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Tavistock Press was established as a co-operative venture between the Tavistock Institute and Routledge & Kegan Paul (RKP) in the 1950s to produce a series of major contributions across the social sciences. This volume is part of a 2001 reissue of a selection of those important works which have since gone out of print, or are difficult to locate. Published by Routledge, 112 volumes in total are being brought together under the name The International Behavioural and Social Sciences Library: Classics from the Tavistock Press. Reproduced here in facsimile, this volume was originally published in 1957 and is available individually. The collection is also available in a number of themed mini-sets of between 5 and 13 volumes, or as a complete collection.

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Genre: Social Science
Author: Elizabeth Bott
Publisher: Psychology Press
Release: 2001
File: 363 Pages
ISBN-13: 0415264170

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Presents the life of Queen Elizabeth I, from her birth to Henry VIII and Anne Boleyn in 1533 and her imprisonment by her half-sister, to her reign as queen, which brought peace, stability, and prosperity to sixteenth-century England.

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Genre: Juvenile Nonfiction
Author: June Eding
Publisher: Penguin
Release: 2008
File: 103 Pages
ISBN-13: 0448448394

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The French humanist Rabelais (ca. 1483-1553) was the greatest French writer of the Renaissance and one of the most influential authors of all time. Though a ribald satire, his Gargantua and Pantagruel offers a broad discussion of religion, philosophy, politics, and education and reflects the issues confronting the 16th century. The first work of its kind, this encyclopedia concisely but comprehensively overviews Rabelais' life and writings. Included are hundreds of entries on his works, characters, and acquaintances, as well as on such topics as religion, humanism, death, warfare, censors and censorship, education, and numerous others. Entries are written by expert contributors and close with recommendations for further reading. The volume closes with a selected, general bibliography.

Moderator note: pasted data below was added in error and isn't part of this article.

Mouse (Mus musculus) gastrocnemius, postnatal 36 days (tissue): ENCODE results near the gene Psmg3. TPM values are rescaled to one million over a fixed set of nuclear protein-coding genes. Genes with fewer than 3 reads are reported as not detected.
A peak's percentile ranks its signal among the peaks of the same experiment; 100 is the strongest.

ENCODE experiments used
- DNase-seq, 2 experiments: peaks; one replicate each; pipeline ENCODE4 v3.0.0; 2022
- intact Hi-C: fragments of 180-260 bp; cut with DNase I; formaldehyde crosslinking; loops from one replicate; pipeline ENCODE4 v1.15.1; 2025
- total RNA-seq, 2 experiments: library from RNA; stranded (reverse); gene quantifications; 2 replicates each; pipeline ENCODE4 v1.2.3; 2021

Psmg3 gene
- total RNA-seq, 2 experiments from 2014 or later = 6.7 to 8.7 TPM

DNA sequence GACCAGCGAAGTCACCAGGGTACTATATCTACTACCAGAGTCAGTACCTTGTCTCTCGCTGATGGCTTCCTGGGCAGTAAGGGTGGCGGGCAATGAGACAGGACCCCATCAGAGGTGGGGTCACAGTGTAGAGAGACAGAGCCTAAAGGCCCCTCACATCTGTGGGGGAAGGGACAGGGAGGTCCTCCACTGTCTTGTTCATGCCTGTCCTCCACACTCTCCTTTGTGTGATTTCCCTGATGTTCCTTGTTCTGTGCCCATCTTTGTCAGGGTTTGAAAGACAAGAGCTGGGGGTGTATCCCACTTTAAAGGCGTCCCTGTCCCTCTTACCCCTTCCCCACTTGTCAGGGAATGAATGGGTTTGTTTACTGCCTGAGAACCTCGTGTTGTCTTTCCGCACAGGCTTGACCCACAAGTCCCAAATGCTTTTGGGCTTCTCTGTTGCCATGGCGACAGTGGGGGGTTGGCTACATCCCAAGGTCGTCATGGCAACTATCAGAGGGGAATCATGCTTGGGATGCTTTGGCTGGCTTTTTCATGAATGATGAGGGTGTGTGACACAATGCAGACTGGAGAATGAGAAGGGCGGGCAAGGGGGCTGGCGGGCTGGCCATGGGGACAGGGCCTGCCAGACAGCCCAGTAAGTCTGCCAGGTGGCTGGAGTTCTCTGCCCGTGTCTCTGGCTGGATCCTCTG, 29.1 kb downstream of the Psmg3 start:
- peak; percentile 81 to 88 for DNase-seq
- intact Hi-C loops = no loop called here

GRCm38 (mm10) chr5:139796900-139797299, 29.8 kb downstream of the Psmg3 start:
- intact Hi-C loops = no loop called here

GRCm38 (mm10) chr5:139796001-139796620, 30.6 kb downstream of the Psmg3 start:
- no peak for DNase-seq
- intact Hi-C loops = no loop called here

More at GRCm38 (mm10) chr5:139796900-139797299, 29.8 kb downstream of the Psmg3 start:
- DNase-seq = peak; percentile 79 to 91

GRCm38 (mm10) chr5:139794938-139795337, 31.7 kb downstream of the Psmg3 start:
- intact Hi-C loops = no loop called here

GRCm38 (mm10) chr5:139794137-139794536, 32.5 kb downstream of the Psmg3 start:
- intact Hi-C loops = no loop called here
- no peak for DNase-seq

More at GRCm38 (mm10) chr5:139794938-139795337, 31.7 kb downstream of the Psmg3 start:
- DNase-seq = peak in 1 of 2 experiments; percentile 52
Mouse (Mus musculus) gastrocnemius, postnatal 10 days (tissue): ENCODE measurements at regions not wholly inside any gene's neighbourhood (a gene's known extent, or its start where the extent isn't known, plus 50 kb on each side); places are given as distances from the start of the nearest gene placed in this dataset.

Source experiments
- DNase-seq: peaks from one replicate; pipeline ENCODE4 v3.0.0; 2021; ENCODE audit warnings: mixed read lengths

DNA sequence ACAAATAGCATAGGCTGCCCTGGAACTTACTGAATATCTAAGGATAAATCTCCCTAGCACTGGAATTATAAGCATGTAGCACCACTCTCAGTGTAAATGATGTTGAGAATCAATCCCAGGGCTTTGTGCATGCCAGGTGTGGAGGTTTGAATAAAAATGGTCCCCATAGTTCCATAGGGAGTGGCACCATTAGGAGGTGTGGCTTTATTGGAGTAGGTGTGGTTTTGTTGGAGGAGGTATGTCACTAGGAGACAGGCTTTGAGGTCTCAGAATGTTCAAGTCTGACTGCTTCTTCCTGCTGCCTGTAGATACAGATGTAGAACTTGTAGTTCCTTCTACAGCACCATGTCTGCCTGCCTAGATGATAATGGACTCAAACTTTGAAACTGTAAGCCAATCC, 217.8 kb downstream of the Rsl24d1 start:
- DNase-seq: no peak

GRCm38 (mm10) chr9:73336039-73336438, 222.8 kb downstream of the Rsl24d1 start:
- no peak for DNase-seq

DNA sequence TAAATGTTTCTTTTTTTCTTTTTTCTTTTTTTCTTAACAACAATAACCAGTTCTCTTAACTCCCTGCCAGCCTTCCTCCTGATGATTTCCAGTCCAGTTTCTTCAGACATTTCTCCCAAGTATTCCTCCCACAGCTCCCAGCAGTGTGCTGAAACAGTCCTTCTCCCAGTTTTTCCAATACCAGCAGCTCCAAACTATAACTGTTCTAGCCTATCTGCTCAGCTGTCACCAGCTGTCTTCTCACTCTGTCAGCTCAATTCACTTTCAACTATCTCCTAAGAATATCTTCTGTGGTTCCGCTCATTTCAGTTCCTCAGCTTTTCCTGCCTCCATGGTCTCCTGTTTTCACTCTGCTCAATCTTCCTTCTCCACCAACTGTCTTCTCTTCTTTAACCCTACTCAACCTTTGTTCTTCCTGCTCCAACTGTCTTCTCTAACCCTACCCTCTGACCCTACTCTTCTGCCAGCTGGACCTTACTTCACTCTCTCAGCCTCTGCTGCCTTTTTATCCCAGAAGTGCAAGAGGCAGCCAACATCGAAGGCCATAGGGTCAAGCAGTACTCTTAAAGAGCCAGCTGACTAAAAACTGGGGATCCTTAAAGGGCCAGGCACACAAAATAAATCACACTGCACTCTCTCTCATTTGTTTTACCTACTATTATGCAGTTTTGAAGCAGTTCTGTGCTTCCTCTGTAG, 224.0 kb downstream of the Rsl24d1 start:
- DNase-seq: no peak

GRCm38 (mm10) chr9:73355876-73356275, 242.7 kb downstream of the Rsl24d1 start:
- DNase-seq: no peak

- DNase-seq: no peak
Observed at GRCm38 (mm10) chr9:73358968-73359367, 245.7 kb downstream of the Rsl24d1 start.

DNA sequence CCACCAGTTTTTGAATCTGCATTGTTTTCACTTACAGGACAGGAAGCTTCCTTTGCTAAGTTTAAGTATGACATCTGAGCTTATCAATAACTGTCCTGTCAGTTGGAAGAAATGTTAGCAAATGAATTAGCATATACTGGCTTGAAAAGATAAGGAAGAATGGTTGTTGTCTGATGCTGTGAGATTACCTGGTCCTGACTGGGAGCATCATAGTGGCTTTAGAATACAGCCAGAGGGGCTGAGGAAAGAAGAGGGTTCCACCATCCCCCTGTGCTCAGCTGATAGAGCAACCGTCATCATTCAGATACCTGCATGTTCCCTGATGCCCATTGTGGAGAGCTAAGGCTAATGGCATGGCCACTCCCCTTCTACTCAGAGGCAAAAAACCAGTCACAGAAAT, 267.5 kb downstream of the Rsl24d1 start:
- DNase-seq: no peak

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Genre: Literary Criticism
Author: Elizabeth A. Chesney
Publisher: Greenwood Publishing Group
Release: 2004
File: 293 Pages
ISBN-13: 0313310343

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This long-awaited and masterfully edited volume contains nearly all of the writings of Queen Elizabeth I: the clumsy letters of childhood, the early speeches of a fledgling queen, and the prayers and poetry of the monarch's later years. The first collection of its kind, Elizabeth I reveals brilliance on two counts: that of the Queen, a dazzling writer and a leading intellect of the English Renaissance, and that of the editors, whose copious annotations make the book not only essential to scholars but accessible to general readers as well. "This collection shines a light onto the character and experience of one of the most interesting of monarchs. . . . We are likely never to get a closer or clearer look at her. An intriguing and intense portrait of a woman who figures so importantly in the birth of our modern world."—Publishers Weekly "An admirable scholarly edition of the queen's literary output. . . . This anthology will excite scholars of Elizabethan history, but there is something here for all of us who revel in the English language."—John Cooper, Washington Times "Substantial, scholarly, but accessible. . . . An invaluable work of reference."—Patrick Collinson, London Review of Books "In a single extraordinary volume . . . Marcus and her coeditors have collected the Virgin Queen's letters, speeches, poems and prayers. . . . An impressive, heavily footnoted volume."—Library Journal "This excellent anthology of [Elizabeth's] speeches, poems, prayers and letters demonstrates her virtuosity and afford the reader a penetrating insight into her 'wiles and understandings.'"—Anne Somerset, New Statesman "Here then is the only trustworthy collection of the various genres of Elizabeth's writings. . . . A fine edition which will be indispensable to all those interested in Elizabeth I and her reign."—Susan Doran, History "In the torrent of words about her, the queen's own words have been hard to find. . . . [This] volume is a major scholarly achievement that makes Elizabeth's mind much more accessible than before. . . . A veritable feast of material in different genres."—David Norbrook, The New Republic

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Genre: History
Author: Elizabeth I
Publisher: University of Chicago Press
Release: 2002-02-25
File: 470 Pages
ISBN-13: 9780226504711